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Signs of an abusive relationship

3-minute read

An abusive relationship can involve a partner or ex-partner, a carer or guardian, a family member, or anyone who is in close contact with another person.

Learning about the warning signs is important. You could be in an abusive relationship if the other person:

  • frequently insults and ridicules you, puts you down or humiliates you
  • ignores your feelings, opinions, thoughts or choices
  • controls what you do, where you go and who you see
  • is excessively jealous
  • threatens to hurt you, people close to you, your pets or themselves
  • threatens to take your children away or uses them against you
  • is violent, aggressive or forces you to do sexual things against your will
  • blames you for their behaviour or unhappiness
  • limits your access to money, the phone or car
  • threatens to ‘out’ you to your family, friends, or employer.

If you are in an abusive relationship you may:

  • feel scared of upsetting the other person
  • change your behaviour or avoid certain topics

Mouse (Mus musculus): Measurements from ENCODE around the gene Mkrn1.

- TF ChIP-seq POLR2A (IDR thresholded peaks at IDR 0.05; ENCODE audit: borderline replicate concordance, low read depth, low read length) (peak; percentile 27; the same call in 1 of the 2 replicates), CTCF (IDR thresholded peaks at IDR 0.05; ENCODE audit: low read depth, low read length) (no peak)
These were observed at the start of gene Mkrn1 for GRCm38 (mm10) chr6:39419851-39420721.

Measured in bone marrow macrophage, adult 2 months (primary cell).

• feel afraid of being physically hurt
  • feel powerless, worthless, stupid, confused, ashamed, depressed or alone
  • feel afraid to tell anyone, or be worried that nobody will believe you
  • be scared of coping alone or that it will get worse if you leave
  • wonder if you are insane, or have suicidal thoughts
  • believe that you deserve to be mistreated
  • believe that you are to blame.

Children living in an abusive relationship might:

Children can be emotionally and psychologically hurt, even if they are not directly abused. They may not learn about good relationships, and are more likely to use controlling and manipulative behaviour themselves.

What if I'm in an abusive relationship?

It can be hard to work out what to do if you are in an abusive relationship. You could:

  • protect yourself – if you feel you are in danger, get out of the situation and call the police
  • talk to someone you trust – this could be a friend, family member or a counsellor, who can help you decide what to do next
  • come up with a plan – decide what to do the next time something bad happens. If you feel safe to confront the other person, tell them that their behaviour is unacceptable. Set boundaries about what you will and will not accept. You could also seek counselling, either together or alone.

Where to get help

People often stay in an abusive relationship for longer than they should. Once you know that you are in an abusive relationship, you should do something about it

If you (or someone else) are in danger, or if you have been threatened, physically hurt or sexually assaulted, then call the police on triple zero (000). With enough evidence, they can lay criminal charges.

Alternatively, you can call the following helplines (24 hours a day, 7 days a week):

Last reviewed: August 2017

Need more information?

These trusted information partners have more on this topic.

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